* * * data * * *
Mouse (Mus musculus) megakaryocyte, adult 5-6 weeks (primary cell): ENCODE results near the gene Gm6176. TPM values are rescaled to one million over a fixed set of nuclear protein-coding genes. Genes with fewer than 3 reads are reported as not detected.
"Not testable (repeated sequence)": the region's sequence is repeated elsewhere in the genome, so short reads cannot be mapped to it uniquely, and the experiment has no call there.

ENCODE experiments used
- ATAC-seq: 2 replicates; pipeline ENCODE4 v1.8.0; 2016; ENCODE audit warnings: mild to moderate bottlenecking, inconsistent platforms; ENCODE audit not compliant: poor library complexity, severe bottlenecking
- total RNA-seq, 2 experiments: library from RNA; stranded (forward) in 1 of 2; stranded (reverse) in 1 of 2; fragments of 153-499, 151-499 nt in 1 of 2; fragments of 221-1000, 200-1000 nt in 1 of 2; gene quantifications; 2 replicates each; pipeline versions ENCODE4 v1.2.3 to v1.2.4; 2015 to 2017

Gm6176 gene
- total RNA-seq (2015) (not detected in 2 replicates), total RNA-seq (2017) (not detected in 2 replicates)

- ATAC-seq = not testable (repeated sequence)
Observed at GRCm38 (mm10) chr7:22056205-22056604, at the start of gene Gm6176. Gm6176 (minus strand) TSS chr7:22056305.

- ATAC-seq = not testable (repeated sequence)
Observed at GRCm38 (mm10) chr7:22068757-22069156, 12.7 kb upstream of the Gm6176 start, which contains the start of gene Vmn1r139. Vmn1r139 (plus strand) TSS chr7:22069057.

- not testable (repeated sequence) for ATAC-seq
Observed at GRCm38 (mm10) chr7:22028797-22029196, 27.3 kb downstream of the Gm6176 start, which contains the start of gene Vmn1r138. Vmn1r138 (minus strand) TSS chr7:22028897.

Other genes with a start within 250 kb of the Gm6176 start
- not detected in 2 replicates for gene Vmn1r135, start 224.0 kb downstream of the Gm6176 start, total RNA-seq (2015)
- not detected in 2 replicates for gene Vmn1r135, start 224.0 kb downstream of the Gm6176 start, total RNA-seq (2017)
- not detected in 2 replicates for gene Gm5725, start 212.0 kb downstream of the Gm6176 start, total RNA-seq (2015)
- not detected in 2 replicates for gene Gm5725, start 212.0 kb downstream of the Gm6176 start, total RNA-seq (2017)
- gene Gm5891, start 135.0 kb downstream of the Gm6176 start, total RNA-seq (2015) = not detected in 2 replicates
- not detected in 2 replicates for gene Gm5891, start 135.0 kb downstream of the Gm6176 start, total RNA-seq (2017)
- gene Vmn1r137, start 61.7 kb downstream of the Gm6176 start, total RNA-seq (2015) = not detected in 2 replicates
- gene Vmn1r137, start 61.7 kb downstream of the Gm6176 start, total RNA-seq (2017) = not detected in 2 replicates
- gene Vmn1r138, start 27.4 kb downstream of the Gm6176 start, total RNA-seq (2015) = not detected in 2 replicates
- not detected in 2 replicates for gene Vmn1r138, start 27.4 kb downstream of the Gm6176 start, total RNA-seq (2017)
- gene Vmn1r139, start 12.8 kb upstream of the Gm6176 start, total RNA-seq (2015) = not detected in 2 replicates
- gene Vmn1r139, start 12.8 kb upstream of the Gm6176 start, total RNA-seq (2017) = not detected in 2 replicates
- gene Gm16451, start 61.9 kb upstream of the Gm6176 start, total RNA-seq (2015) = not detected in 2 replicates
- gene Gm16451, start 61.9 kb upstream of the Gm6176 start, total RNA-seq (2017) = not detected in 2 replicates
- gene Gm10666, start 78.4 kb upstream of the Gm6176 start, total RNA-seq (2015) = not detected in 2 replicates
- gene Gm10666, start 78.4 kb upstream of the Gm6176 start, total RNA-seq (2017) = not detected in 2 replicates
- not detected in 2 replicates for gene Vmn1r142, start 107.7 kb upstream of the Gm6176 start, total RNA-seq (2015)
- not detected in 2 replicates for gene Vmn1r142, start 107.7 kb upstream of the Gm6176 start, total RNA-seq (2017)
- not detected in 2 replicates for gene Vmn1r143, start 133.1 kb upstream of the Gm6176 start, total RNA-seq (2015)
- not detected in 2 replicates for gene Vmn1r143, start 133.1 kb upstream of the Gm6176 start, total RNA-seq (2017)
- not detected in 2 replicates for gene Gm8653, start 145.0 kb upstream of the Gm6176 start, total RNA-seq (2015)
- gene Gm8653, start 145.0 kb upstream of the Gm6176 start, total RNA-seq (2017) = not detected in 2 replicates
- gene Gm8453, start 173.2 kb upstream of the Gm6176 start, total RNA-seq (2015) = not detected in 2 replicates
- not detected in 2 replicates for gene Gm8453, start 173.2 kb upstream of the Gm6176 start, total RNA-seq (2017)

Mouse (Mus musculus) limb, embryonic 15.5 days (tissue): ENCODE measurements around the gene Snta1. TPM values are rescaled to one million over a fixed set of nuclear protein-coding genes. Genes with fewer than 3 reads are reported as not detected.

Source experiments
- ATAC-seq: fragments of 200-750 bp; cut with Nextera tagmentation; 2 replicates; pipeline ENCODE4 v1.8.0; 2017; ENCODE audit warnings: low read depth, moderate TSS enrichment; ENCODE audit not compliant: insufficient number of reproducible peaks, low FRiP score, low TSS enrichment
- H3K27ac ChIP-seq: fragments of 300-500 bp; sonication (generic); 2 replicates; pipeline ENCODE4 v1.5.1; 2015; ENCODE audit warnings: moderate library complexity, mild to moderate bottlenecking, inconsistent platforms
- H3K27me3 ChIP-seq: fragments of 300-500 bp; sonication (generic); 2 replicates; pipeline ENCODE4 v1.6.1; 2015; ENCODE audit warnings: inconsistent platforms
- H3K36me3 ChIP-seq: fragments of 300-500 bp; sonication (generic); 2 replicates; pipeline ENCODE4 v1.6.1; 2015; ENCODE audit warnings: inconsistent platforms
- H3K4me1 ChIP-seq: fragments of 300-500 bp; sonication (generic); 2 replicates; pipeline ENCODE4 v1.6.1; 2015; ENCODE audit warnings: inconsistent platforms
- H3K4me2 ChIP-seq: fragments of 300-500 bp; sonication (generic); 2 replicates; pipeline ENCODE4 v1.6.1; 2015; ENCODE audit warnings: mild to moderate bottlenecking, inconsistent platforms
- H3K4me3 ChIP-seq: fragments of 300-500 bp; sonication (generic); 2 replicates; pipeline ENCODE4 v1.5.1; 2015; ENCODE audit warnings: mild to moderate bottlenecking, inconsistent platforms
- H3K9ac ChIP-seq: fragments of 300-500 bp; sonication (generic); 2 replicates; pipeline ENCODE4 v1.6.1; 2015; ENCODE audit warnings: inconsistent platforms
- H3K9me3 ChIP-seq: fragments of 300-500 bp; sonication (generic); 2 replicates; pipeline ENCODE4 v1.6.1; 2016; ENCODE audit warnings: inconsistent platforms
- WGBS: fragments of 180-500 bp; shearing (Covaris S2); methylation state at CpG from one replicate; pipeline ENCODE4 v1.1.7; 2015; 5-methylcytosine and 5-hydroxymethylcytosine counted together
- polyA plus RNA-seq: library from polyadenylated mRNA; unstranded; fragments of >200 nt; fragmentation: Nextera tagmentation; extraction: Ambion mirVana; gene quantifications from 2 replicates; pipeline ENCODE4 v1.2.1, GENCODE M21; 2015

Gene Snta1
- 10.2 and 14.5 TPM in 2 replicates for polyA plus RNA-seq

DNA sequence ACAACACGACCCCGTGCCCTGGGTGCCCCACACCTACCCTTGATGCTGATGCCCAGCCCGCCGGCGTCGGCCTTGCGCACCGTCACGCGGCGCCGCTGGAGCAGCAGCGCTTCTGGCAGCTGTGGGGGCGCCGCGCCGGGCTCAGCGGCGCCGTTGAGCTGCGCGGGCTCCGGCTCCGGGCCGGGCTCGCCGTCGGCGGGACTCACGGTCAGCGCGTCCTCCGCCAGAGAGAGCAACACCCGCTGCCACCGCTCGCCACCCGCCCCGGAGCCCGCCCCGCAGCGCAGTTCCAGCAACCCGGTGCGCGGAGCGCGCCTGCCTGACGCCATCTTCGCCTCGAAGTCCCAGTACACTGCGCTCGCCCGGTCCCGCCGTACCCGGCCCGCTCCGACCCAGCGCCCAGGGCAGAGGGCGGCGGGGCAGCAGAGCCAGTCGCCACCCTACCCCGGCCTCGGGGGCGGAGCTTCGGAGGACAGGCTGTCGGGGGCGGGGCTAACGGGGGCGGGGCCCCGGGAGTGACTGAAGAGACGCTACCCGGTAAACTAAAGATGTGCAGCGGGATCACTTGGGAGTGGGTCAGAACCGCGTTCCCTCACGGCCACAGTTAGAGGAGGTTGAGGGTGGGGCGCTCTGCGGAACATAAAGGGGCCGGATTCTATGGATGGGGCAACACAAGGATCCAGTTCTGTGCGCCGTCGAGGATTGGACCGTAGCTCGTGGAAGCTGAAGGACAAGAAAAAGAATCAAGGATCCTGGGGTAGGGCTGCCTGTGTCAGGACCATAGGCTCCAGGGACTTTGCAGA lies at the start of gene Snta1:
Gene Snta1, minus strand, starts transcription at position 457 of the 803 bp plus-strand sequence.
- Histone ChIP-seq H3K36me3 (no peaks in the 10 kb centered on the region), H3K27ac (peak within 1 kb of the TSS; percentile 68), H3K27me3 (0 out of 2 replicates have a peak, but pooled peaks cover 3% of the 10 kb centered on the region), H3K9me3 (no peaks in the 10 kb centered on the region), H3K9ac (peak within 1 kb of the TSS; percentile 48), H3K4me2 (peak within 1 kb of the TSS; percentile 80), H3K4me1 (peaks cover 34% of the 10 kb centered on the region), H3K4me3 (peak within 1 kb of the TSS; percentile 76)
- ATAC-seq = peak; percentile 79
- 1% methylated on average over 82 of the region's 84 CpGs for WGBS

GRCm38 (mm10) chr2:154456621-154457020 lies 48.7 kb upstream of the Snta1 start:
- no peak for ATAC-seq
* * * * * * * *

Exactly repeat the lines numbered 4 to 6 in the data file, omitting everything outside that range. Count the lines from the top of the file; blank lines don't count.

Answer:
- ATAC-seq: 2 replicates; pipeline ENCODE4 v1.8.0; 2016; ENCODE audit warnings: mild to moderate bottlenecking, inconsistent platforms; ENCODE audit not compliant: poor library complexity, severe bottlenecking
- total RNA-seq, 2 experiments: library from RNA; stranded (forward) in 1 of 2; stranded (reverse) in 1 of 2; fragments of 153-499, 151-499 nt in 1 of 2; fragments of 221-1000, 200-1000 nt in 1 of 2; gene quantifications; 2 replicates each; pipeline versions ENCODE4 v1.2.3 to v1.2.4; 2015 to 2017

Gm6176 gene